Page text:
The Bash Hackers Wiki [link]


The Bash Hackers Wiki

This wiki is intended to hold documentation of any kind about GNU Bash. The main motivation was to provide human-readable documentation and information so users aren’t forced to read every bit of the Bash manpage – which can be difficult to understand. However, the docs here are not meant as a newbie tutorial.


Solution for “Error interpreting JPEG image file (Not a JPEG file: starts with 0x89 0x50)”


I recently faced a problem opening some JPG images that I have downloaded somewhere over the internet, probably Twitter. So I though I’d share the problem and the simple solution.

When I tried opening an image I got the following error

Error interpreting JPEG image file (Not a JPEG file: starts with 0x89 0x50)

As the error states I was trying to open an image with a JPEG extension but which was not actually a JPEG image. To further verify this and know the actually format I ran this command in the terminal:

file file_name.jpg

which will give you something like this:

PNG image data, 346 x 480, 8-bit/color RGB, non-interlaced

The solution was to imply replace .jpg or .jpeg with the appropriate format, .png in this case.


I can’t open .jpg files, what to do?, Ask Ubuntu
Why am I getting the error: “Not a JPEG file: starts with 0x89 0x50”, StackOverflow

Linux tip: find your bash command in less than 3 seconds


Many Linux users usually need to repeat the same command over and over again. For the newbie she will often re-write the whole command. The average use might already know that there’s something called a bash history and so she would use the up and down arrows to navigate through the history. It will take a while to find the needed command.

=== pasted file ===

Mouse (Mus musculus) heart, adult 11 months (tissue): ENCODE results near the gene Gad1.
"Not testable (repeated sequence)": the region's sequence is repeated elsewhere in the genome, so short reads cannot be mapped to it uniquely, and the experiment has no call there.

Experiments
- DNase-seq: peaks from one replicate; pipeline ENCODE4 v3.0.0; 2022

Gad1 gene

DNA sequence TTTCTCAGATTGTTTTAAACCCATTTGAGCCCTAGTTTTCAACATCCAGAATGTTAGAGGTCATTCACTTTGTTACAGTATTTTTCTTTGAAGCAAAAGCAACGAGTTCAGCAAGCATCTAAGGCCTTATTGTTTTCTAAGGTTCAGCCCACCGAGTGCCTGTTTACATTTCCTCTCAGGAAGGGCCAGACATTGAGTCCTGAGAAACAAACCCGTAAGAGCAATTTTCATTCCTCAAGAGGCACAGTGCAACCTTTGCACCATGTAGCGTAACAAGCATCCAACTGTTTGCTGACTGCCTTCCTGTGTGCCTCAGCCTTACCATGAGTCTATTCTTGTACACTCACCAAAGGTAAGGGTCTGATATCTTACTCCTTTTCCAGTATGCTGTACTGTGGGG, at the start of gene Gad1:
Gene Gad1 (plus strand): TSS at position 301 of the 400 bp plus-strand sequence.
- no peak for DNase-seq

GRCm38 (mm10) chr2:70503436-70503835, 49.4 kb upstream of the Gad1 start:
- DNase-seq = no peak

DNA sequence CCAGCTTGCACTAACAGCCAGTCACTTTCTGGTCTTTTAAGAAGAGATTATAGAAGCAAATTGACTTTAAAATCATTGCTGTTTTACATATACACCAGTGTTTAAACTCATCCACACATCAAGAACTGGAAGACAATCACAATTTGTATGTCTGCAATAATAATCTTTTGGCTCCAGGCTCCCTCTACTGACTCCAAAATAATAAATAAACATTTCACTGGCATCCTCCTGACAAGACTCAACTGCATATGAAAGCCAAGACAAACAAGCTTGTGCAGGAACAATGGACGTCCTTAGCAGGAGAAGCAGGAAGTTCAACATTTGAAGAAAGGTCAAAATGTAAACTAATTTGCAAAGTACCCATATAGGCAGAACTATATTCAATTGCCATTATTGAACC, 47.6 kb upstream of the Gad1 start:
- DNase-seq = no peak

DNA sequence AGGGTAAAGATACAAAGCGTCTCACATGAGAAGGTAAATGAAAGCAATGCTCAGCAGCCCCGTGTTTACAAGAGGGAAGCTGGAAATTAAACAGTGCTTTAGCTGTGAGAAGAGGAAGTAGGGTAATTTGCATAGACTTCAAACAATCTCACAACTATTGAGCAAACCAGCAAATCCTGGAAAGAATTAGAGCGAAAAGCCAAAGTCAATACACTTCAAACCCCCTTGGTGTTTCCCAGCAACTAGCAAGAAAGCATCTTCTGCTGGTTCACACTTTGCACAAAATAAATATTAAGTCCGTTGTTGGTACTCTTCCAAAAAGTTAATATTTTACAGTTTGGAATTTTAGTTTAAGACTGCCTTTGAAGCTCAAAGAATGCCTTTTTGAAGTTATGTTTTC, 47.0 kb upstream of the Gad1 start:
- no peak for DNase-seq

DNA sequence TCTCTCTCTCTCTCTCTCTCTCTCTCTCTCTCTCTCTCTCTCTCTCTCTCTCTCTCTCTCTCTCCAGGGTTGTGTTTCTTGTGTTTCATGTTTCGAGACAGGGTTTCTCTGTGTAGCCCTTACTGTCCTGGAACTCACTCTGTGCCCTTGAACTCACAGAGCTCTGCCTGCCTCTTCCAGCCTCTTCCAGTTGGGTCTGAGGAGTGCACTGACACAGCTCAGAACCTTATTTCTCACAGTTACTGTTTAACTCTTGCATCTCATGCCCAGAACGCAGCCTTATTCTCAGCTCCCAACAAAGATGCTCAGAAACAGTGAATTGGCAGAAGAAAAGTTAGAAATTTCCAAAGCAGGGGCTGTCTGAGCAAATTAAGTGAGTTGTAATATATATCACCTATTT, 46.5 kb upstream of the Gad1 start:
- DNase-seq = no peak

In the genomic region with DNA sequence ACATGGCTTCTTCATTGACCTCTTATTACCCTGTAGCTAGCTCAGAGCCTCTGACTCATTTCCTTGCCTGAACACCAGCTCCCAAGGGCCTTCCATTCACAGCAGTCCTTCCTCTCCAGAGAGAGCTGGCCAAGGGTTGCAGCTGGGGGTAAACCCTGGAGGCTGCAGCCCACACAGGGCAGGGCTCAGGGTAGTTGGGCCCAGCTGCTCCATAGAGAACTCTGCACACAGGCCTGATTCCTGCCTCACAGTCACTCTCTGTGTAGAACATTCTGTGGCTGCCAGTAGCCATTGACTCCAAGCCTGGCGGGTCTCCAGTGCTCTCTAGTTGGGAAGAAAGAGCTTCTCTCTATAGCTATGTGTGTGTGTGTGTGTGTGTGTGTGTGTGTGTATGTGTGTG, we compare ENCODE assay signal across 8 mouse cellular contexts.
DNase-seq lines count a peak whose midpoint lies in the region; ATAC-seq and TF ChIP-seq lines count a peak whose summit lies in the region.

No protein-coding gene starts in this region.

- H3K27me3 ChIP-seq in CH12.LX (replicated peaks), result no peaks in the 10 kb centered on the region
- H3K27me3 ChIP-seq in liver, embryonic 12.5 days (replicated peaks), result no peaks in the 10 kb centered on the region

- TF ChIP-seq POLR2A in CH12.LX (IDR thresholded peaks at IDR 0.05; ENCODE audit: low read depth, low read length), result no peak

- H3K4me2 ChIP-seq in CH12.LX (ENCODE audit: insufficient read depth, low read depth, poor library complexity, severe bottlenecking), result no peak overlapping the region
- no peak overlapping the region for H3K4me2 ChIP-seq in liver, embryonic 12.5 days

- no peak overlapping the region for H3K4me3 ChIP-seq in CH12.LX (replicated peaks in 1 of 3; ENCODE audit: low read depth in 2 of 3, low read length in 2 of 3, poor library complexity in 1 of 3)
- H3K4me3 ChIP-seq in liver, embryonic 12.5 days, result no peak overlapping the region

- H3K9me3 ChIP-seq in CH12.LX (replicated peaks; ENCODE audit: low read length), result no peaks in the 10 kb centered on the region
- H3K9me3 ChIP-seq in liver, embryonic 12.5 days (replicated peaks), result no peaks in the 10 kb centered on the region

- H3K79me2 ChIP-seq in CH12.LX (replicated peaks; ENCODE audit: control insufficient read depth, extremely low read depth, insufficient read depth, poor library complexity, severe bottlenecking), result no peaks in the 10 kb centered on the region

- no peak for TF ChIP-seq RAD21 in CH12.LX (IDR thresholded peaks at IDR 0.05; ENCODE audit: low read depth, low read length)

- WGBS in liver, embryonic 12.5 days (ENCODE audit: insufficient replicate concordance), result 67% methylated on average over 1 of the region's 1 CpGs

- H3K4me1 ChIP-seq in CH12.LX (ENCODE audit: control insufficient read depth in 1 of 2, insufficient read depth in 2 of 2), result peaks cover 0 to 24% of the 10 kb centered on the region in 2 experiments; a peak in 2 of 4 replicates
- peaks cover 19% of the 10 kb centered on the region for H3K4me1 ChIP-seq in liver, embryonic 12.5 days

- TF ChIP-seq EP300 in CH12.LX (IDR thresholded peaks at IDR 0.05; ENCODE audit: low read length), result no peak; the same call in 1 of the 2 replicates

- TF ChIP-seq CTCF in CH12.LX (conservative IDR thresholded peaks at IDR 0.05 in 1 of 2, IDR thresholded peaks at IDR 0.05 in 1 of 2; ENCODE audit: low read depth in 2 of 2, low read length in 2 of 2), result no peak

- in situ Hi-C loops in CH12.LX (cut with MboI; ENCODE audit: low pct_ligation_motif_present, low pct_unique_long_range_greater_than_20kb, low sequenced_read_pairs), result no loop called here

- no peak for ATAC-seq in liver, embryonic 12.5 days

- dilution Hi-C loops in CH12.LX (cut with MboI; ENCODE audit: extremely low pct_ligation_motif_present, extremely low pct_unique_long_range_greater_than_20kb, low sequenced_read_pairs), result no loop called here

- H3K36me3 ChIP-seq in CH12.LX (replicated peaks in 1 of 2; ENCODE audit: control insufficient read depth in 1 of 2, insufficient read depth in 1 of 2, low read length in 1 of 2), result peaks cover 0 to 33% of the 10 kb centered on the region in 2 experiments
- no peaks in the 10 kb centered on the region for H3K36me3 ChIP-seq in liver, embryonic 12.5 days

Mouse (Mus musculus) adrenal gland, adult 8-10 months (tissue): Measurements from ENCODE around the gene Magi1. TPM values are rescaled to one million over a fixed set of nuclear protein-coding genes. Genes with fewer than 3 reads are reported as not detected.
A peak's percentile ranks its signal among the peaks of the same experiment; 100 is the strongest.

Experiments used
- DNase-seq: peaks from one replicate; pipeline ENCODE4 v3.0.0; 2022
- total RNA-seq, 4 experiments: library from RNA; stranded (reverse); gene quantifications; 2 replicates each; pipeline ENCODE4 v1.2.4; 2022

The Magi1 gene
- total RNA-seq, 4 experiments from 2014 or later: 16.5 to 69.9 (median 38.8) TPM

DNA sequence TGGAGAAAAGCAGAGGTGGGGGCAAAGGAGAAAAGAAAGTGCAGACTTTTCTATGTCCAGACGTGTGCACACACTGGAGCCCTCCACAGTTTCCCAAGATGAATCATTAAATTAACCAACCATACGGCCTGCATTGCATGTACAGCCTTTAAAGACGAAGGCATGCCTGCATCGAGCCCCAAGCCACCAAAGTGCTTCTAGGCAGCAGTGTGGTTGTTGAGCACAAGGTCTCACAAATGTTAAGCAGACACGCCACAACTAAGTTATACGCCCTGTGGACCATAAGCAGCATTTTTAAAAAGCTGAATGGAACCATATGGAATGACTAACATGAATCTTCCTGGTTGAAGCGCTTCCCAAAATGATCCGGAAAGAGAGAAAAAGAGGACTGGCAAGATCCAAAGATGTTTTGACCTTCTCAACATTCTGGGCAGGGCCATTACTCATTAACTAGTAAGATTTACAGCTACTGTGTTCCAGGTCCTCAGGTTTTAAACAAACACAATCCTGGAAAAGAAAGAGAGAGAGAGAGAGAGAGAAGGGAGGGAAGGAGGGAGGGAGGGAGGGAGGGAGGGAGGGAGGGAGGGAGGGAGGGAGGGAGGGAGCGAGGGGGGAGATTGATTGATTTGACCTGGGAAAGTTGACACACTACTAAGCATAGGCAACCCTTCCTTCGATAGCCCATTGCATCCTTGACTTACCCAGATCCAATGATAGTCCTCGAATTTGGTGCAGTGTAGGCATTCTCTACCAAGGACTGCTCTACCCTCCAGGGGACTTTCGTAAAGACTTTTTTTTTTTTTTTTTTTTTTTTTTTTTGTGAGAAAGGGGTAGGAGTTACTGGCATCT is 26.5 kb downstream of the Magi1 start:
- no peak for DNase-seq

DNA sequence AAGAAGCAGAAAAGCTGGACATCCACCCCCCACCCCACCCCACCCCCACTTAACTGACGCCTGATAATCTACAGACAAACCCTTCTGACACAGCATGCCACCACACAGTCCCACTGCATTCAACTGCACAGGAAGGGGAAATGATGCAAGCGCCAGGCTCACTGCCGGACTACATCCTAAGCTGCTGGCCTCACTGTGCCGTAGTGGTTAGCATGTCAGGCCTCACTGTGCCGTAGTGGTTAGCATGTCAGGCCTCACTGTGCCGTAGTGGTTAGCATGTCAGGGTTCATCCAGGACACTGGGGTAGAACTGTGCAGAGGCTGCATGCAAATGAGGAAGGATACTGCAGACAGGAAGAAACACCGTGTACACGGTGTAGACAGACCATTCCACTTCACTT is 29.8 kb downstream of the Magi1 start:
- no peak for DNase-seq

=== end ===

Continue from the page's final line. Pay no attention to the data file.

The more advanced user would know the trick I am about to tell you to find the appropriate command in less than 3 seconds.
Continue reading

Useful Unix/Linux commands

$ indicates terminal command
# indicates a comment
Bold indicates “not installed by default”
$ lsusb     #list USB devices
$ lspci     #list all PCI devi
$ startx    #initialize an X session
$ more      #filter for paging through text one screenful at a time. (less gives more advanced).
$ less      #opposite of more; allows backward movement in the file as well as forward movement.
$ stty      #change and print terminal line settings
  $ stty size # prints terminal size

File commands

$ locate            #find files by name (for newbies I suggest the gui catfish -requires installation)
$ find              #search for files in a directory hierarchy
$ ls                #list directory contents
$ cd                #change directory
$ pwd               #print name of current/working directory
$ cp                #copy files and directories
$ rm                #remove files or directories
$ rmdir             #remove empty directories
$ file foo.format   #extracts info about file and what software it was written with; helpful in the case of having forgot which software was used to produce such a file

System info

$ uname
$ df                         #report file system disk space usage